While returning from a Board meeting of the Oil India Limited (OIL) in Ahmedabad some time in 2012, two officers of the Gujarat State Fertilizers and Chemicals Ltd (GSFC), Nanavaty and Patel,  saw me off at the airport. They said they were proceeding to Canada in connection with a project GSFC had entered into with a company there. As we were running late, I hastily wished them the best.

Savarkar in Ahmedabad 'declared' two-nation theory in 1937, Jinnah followed 3 years later

By Our Representative
One of the top freedom fighters whom BJP and Prime Minister Narendra Modi revere the most, Vinayak Damodar Savarkar, was also a great supporter of the two nation theory for India, one for Hindus another for Muslims, claims a new expose on the man who is also known to be the original proponent of the concept of Hindutva.

J&K continues to be haunted, as parts of India 'degenerate' into quasi-Kashmir situation

By Rajendran Narayanan*, Sandeep Pandey**
“Jab har saans mein bandook dikhe toh baccha kaise bekhauf rahe?” (How can a child be fearless when she sees a gun in every breath?) remarked Anwar, a gardener from Srinagar, when asked about the situation in Kashmir. On November 30, 2019, a walk through an iron gate in a quiet neighbourhood of Srinagar took us inside a public school. It was 11 am when typically every school is abuzz with activity. Not here though.

Indians have made 119 nations their ‘karma bhumi’: US-based Hindu NGO tells Rupani

Counterview Desk
In a stinging letter to Gujarat chief minister Vijay Rupani, the US-based Hindus for Human Rights (HfHR), referring to the report citing his justification for the Citizenship Amendment Act (CAA) – that “while Muslims can choose any one of the 150 Islamic countries in the world (for residence), India is the only country for Hindus" – has said, he should remember, Hindus have made several countries, including USA, their home.

What about religious persecution of Dalits, Adivasis, asks anti-CAA meet off Ahmedabad

By Rajiv Shah
A well-attended Dalit rights meet under the banner “14 Pe Charcha” (discussion on Article 14 of the Indian Constitution), alluding to Prime Minister Narendra Modi well-known campaign phrase of the 2014 Parliamentary elections, “chai pe charcha” (discussion over cup of tea), organized off Ahmedabad, has resolved on Wednesday to hold a 14 kilometres-long rally on April 14 to oppose the controversial Citizenship Amendment Act (CAA), enacted on December 10-11.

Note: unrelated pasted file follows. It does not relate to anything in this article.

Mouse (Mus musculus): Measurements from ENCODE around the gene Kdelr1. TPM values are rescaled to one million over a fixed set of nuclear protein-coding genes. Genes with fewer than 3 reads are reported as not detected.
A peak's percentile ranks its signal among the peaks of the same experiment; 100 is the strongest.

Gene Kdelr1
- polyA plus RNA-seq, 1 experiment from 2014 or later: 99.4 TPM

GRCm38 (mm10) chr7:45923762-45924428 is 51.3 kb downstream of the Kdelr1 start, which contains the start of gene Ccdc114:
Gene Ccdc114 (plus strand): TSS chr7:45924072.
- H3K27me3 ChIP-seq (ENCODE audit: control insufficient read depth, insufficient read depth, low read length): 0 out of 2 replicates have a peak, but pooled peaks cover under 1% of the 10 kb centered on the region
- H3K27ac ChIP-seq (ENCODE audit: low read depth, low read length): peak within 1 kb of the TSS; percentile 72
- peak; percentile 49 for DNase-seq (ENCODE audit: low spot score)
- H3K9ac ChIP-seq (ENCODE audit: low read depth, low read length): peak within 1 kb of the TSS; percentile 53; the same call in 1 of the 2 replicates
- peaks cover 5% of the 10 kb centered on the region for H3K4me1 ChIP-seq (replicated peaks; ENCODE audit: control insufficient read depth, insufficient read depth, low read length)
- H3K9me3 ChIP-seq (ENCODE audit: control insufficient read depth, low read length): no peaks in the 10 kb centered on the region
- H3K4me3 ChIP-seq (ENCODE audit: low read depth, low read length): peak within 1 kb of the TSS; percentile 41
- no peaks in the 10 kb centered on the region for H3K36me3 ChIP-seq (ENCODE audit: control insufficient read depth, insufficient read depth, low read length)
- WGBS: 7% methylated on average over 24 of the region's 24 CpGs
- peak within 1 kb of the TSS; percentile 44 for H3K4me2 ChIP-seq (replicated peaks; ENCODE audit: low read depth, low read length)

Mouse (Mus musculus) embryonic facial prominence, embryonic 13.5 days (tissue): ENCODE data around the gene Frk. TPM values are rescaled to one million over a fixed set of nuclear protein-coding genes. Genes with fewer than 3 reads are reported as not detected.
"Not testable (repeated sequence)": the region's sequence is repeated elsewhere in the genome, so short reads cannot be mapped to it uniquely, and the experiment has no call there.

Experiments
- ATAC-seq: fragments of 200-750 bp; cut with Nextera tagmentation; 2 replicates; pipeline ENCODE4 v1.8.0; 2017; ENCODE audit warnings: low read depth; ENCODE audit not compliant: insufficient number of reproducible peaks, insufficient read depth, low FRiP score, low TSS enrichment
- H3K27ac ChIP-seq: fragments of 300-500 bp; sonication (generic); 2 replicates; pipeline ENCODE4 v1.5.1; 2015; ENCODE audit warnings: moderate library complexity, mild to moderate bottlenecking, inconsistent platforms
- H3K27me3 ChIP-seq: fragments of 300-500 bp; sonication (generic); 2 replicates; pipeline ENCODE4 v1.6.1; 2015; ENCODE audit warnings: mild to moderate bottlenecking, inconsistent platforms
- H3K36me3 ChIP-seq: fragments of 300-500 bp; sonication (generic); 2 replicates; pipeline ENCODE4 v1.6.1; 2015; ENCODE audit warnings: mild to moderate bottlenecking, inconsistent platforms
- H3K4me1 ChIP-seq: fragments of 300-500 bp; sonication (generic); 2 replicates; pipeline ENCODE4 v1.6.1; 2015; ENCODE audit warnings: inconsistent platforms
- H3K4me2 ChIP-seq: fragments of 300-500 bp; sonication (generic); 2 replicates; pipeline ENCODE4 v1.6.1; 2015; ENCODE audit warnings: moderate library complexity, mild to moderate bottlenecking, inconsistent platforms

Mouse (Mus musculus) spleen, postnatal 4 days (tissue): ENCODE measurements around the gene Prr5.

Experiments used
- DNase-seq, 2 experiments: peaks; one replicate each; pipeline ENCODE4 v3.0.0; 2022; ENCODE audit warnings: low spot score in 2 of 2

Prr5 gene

Tata Mundra's possible closure? Power ministry's 'pressure tactic' on consumer states

By Bharat Patel*
Tata power has announced to the Union Ministry of Power that Tata Power may be forced to stop operating  its imported coal-based Mundra Ultra-Mega Power Project (UMPP) after February, 2020. It is not only unfortunate but also criminal that irreversible damage has been caused to the fragile ecosystem of Mundra coast for a project that will have a running life of only seven years.

Upendra Baxi on foolish excellence, Indian judges and Consitutional cockroaches

By Rajiv Shah
In a controversial assertion, top legal expert Upendra Baxi has sought to question India's Constitution makers for neglecting human rights and social justice. Addressing an elite audience in Ahmedabad, Prof Baxi said, the constitutional idea of India enunciated by the Constituent Assembly tried to resolve four key conflicting concepts: governance, development, rights and justice.

Population control? 10% Indian couples want to delay next pregnancy, but fail

Counterview Desk
Shireen Jejeebhoy, director at Aksha Centre for Equity and Wellbeing, previously senior associate at the Population Council, India, argues that the debate on the country's population was fuelled by Prime Minister Narendra Modi’s Independence Day address to the nation, where he drew attention to “concern” about the challenges posed by this ‘exploding’ population growth, needs to centre around the promotion of rights and education, instead of the language of explosion and the threat of coercion that this term implies.

Kerala governor turned History Congress into political arena, 'insulted' Prof Irfan Habib

Counterview Desk
In a signed statement, office bearers of the Aligarh Society of History and Archaeology (ASHA), Prof Syed Ali Nadeem Rezavi (president), Prof Jabir Raza (vice-president), Prof Manvendra Kumar Pundhir (secretary) and Prof Farhat Hasan (joint secretary), have said that Kerala governor Arif Mohammad Khan had sought to insult veteran historian Prof Irfan Habib, 88, at the 80th session of the Indian History Congress, even as turning it into his “political arena”.